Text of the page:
Anabolic steroids can not only lead to severe side effects while using, which include depression and heart, failure, but can carry on being harmful years after quitting, according to 2 studies that looked into the effect of anabolic steroids in individuals who had previously used them.
Anabolic steroids are synthetic hormones mimicking testosterone, the naturally-occurring sex hormone, and are used for boosting athletic performance and increasing muscle mass.
Anabolic steroids are used as performance-enhancing drugs and have harmful side effects in men such as erectile dysfunction, reduced testosterone levels, hair loss, and breast growth, and an increased risk of stroke, heart disease, and kidney or liver failure. There is however not much known about the effects after their use has been discontinued.
In one study, 64 healthy men who participated in recreational strength training were assessed. The men were between 18 and 50 years old, and 28 of them were making use of anabolic steroids, 22 had previously used steroids, and 14 had never made use of steroids.1✅ JOURNAL REFERENCE
The researchers evaluated how much blood flowed to the heart muscle while exercising and resting, making use of a PET-CT scan with Rubidium-82, the radioactive tracer, and observed that both current and former users had weak blood flow to the heart.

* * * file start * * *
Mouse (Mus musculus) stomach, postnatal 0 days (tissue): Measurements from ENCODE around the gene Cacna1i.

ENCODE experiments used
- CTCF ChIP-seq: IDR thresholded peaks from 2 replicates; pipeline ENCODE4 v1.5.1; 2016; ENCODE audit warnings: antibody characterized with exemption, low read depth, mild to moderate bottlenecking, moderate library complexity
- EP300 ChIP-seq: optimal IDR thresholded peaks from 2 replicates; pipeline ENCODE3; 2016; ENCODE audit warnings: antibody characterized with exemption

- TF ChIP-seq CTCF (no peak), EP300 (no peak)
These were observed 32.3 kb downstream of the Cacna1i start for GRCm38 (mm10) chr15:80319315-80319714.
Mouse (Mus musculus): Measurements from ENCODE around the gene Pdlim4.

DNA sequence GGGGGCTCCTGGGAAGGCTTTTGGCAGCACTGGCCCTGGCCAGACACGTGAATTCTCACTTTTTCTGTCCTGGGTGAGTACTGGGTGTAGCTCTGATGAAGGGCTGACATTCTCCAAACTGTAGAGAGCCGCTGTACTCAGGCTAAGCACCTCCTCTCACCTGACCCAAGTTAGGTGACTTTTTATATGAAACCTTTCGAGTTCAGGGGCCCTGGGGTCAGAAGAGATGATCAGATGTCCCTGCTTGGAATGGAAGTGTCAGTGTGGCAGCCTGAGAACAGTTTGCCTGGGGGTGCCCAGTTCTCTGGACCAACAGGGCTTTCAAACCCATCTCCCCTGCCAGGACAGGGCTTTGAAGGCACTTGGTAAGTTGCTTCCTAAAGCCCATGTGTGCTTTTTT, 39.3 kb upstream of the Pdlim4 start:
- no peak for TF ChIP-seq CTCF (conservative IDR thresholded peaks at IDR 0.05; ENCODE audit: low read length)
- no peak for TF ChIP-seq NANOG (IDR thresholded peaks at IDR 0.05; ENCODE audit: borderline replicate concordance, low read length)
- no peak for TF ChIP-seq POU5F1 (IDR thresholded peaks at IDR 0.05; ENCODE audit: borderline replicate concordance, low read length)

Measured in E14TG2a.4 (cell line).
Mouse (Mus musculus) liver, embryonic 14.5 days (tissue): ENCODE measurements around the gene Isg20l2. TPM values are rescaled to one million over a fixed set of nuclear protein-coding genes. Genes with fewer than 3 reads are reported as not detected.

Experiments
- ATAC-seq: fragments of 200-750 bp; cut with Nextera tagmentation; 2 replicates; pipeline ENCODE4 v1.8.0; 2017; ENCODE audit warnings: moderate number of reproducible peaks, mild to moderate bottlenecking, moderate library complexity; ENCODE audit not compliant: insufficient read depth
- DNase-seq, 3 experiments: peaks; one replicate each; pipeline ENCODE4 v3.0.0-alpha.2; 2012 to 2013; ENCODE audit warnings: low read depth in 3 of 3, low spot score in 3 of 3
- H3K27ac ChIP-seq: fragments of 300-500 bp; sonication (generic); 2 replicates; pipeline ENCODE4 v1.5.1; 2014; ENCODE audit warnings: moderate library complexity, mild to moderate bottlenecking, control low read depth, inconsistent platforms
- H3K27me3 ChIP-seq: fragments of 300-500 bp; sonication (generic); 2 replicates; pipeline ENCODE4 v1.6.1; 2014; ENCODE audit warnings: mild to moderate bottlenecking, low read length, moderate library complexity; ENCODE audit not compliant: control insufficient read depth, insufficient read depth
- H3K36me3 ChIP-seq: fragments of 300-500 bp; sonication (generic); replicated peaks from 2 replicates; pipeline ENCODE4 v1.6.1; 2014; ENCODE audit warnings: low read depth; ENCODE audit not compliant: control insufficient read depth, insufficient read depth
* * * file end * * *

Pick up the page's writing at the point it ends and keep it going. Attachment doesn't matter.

The results suggest that individuals who had previously used steroids have more chance of developing heart disease in comparison to individuals who have never made use of them.
Prior studies have demonstrated that the heart function more or less normalizes after discontinuation of anabolic steroid use, but the study indicates that men who had previously used anabolic steroids have a greater heart disease risk years after quitting as the blood flow through the circulatory system’s smallest vessels known as cardiac microcirculation appears to be persistently impaired. The prior use of anabolic steroids could be another cardiovascular disease risk factor.
In another study, questionnaires and blood samples for measuring testosterone levels were obtained from 3 groups of men between the ages of 18 and 50 years: 89 men currently using anabolic steroids, 61 men who had formerly used steroids, and 30 who had never made use of steroids.2✅ JOURNAL REFERENCE
They found that men who had previously used anabolic steroids reported poorer mental and physical health quality, which included emotional well-being, social functioning, and fatigue, in spite of quitting years before. The same group also had reduced testosterone levels in comparison to men who had never made use of steroids.
Prior studies have demonstrated that men experience withdrawal symptoms immediately after they stop using steroids, which include depression and low motivation, and have reduced levels of testosterone.
These 2 studies reveal that an impaired quality of life in men who had previously used anabolic steroids appears to persist years after quitting and could be due to both withdrawal or/and hypogonadal symptoms as a result of a sudden drop in levels of testosterone in the blood. Unfortunately, a reported poorer quality of life might be a reason for men who had previously used these steroids to start reusing again.
Both studies included only a few users of anabolic steroids, former users, and non-users. The initial results reveal that men who had previously used anabolic steroids have more chance of developing heart disease but these results need to be confirmed with larger studies.
Steroid side effects in men who had previously used them appear to continue for much longer than thought.
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